• LOTS of subheads
      • Possibly images
    04/14/11 Kandice Pryor, UIS
    • Style/Tone
      • Use actions verbs
      • Write to your readers – use “you”
      • Write about your reader
    04/14/11 Kandice Pryor, UIS
    • Organization
      • Bullet and number lists
        • One or two lines
        • 5-9 items per list
      • Spacing
        • Space between paragraphs or sentences
      • Use heading styles to separate subhead categories
      • Use columns to separate navigation and main text
    04/14/11 Kandice Pryor, UIS
    • Revise content with an eye for your audience and to keep content up to date
    • Consider revising your content for a global audience
    • Edit for grammar and punctuation errors
    • Proofread for typos
    04/14/11 Kandice Pryor, UIS
    • Readers usually SCAN web copy. So… write…
    • Short: Write short -- short sentences, short paragraphs.
    • Chunks: Write in chunks.
    • Subheads: Use subheads, not transitional words.
    • Links: Use hyperlinks to provide more information.
    • Use subheads, chunks and links to direct someone to more details or longer pieces, first
    • Contrast home page versus other pages
    • Write to and about your reader using action verbs and “ you ”
    • Organize text using bullet and number lists , spacing , heading styles , and columns
    • Revise , edit , and proofread .
    04/14/11 Kandice Pryor, UIS
    • Cluttering a page with too many words and long paragraphs.
    • Taking something you’ve written for print and just putting it onto a web site and calling that your good web site. Instead, use the principles above and rework your material for web readability.
    • Technical references – internet, world wide web, computers or servers, files, etc.
    • Underlining text that is not a hyperlink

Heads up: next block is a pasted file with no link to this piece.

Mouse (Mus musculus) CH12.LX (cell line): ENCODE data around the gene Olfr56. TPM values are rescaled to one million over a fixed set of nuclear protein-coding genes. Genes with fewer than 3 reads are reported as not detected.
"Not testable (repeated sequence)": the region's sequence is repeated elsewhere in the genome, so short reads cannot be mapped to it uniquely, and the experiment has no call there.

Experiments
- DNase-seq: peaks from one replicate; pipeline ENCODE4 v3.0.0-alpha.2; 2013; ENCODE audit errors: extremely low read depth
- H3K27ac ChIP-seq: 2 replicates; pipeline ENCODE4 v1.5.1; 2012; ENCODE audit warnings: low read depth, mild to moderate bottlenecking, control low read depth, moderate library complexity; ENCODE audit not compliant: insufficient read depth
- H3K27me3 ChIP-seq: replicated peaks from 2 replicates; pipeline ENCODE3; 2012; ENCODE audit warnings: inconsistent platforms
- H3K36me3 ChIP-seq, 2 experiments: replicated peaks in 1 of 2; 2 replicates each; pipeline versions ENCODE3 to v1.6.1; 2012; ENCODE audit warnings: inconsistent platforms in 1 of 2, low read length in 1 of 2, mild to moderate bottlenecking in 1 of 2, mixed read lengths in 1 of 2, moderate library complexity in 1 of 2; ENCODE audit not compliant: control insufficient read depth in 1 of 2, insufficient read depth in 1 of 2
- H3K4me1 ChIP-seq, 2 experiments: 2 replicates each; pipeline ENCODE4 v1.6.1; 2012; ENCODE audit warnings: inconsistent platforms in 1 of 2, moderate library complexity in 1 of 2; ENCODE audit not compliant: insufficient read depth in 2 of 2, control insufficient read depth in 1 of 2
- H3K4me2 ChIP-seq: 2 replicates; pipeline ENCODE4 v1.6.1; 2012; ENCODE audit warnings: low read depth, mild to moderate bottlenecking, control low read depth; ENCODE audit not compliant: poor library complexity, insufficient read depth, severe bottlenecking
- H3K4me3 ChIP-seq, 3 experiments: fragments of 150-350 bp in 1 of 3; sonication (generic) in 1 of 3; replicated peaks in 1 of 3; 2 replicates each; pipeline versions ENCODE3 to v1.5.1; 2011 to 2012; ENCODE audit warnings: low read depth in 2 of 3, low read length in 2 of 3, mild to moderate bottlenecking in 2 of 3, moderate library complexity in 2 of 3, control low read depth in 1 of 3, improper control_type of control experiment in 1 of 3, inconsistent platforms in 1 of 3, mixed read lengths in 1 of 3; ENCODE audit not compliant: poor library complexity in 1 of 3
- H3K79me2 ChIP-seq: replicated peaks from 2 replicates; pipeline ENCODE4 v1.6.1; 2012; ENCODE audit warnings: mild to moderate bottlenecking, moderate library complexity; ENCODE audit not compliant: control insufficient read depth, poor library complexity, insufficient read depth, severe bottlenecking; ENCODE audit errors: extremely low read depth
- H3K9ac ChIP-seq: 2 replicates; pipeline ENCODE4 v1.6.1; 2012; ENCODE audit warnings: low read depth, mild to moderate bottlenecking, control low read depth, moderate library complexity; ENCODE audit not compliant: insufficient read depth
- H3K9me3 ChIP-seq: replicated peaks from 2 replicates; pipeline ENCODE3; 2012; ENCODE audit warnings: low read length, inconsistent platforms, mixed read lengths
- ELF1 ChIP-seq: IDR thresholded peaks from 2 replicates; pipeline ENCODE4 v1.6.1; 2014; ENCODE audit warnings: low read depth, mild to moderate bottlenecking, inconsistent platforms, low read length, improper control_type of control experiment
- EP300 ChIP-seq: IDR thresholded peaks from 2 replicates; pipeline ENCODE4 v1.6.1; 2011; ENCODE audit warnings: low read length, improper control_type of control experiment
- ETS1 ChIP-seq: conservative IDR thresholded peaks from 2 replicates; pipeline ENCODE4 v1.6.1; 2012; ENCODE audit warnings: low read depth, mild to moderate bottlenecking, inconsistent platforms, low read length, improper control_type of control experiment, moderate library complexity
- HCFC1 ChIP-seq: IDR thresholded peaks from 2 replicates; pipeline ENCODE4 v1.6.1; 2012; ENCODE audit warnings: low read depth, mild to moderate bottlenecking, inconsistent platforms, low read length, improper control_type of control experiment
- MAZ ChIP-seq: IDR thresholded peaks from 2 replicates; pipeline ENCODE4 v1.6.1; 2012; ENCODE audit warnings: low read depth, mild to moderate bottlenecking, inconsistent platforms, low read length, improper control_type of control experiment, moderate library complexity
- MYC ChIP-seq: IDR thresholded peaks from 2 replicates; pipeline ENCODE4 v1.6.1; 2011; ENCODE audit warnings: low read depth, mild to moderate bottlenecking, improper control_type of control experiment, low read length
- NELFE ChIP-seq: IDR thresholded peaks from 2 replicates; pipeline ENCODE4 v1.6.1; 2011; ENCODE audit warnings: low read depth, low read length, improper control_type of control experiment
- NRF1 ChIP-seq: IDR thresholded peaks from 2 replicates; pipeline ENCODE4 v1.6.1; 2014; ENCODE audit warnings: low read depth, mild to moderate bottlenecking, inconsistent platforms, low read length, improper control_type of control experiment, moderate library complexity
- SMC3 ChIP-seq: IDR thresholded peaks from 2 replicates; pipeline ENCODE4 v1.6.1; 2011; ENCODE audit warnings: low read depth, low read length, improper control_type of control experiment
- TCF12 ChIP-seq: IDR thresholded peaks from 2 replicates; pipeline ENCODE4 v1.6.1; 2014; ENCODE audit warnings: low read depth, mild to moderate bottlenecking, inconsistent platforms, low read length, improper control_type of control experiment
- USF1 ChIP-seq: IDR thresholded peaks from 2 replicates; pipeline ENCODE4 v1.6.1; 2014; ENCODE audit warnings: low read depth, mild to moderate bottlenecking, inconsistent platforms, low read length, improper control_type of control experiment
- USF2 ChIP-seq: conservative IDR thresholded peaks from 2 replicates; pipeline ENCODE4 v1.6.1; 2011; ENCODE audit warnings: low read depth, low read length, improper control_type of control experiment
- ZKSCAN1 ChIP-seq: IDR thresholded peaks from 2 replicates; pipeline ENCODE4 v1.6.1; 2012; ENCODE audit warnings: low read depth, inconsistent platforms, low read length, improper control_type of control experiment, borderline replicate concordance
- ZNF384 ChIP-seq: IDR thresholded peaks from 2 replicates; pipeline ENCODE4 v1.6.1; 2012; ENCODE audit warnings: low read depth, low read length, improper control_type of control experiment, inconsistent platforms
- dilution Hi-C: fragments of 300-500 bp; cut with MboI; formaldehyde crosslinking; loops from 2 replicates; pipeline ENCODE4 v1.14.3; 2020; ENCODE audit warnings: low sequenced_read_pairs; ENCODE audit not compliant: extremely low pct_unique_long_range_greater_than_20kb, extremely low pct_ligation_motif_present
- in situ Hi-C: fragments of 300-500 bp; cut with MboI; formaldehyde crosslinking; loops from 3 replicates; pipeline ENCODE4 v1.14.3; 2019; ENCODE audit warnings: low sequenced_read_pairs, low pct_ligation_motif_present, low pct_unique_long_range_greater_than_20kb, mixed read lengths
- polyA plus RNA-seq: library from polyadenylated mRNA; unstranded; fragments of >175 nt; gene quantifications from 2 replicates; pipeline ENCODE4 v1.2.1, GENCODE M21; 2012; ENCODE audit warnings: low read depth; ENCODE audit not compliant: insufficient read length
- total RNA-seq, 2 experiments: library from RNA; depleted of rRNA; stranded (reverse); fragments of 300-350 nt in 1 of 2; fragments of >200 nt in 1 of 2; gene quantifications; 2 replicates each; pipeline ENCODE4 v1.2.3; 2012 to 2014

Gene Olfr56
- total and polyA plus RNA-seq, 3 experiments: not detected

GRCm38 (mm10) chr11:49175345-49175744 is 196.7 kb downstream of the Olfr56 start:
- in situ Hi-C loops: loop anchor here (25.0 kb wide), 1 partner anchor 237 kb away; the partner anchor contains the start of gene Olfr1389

04/14/11 Kandice Pryor, UIS
    • Images
    • Audio
    • Video
    • Charts
    • Graphs
    • Polls
    … but always remember not to clutter or “turn off” your audience by too many design elements or text…especially LOUD, multi-colored, distracting designs. 04/14/11 Kandice Pryor, UIS
    • Re-write and format the following:
      • In order to serve our customers as effectively as possible, we will begin to offer them several new options for settling claims starting January 1 . One of these new options pertains to a choice of drive-up facilities , which will allow customers to pick the facility that is most convenient to their homes or jobs. Another one is a new short-form estimate . In the past, customers have asked for faster ways to settle claims. With these new options in place, we now have a better array of services to meet their needs.
    04/14/11 Kandice Pryor, UIS
    • Did your revision reformatting look like this?
    • New customer claims options (as of 1/1):
      • Drive-up facilities (convenience)
      • Short-form estimate (faster claims settlement)
    04/14/11 Kandice Pryor, UIS
    • Have other sites link to your site (blogs or other related sites)
    • Use keywords, good page titles, and links
    • Make important text bold or italic
    • Ask to get your site listed on a Web or Search Directory
    • Add something new on the homepage once a month
    • Use RSS technology
    04/14/11 Kandice Pryor, UIS
    • How does your site read?
    • Write alt text for images
    • Make sure your tab order follows the same order as your eyes would follow
    • Section 508 of the U.S. Federal Rehabilitation Act requires information to be accessible, including websites.
    • 19.6% of the U.S. population has some sort of disability
    • Follow Web Content Accessibility Guidelines (WCAG)
    04/14/11 Kandice Pryor, UIS
    • Always brainstorm/pre-write
    • Remember the10 principles
    • Use search engine optimization strategies
    • Design with accessibility
    • Never conform to worst practices
    04/14/11 Kandice Pryor, UIS
    • D unn, Declan. 2002. See The ClickZ Network .
    • Holtz, Shel. 2008. Lecture at UIS. Also see A Shel of My Former Self.
    • Hutson, Sherry. 2011. Office of Web Services. University of Illinois Springfield.
    • Kilian, Crawford. 2009. Writing for the Web
    • MIT Libraries. See MIT's Guidelines for Writing for the Web.
    • Nielson, Jakob. See UseIt.com
    • Purdue University. Purdue's Web Writing Tips
    • Wojcicki, Ed. 2008. Lecture at UIS for PAD 575
    04/14/11 Kandice Pryor, UIS